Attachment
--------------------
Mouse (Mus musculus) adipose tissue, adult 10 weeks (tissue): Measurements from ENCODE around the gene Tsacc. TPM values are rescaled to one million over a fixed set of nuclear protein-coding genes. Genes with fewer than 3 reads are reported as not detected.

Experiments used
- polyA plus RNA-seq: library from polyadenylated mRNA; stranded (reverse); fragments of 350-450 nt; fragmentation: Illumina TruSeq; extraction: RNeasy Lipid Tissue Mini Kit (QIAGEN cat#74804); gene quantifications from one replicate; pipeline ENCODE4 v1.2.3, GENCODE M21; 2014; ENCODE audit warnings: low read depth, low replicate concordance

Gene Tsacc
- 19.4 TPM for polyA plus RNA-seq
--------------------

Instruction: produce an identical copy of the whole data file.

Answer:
Mouse (Mus musculus) adipose tissue, adult 10 weeks (tissue): Measurements from ENCODE around the gene Tsacc. TPM values are rescaled to one million over a fixed set of nuclear protein-coding genes. Genes with fewer than 3 reads are reported as not detected.

Experiments used
- polyA plus RNA-seq: library from polyadenylated mRNA; stranded (reverse); fragments of 350-450 nt; fragmentation: Illumina TruSeq; extraction: RNeasy Lipid Tissue Mini Kit (QIAGEN cat#74804); gene quantifications from one replicate; pipeline ENCODE4 v1.2.3, GENCODE M21; 2014; ENCODE audit warnings: low read depth, low replicate concordance

Gene Tsacc
- 19.4 TPM for polyA plus RNA-seq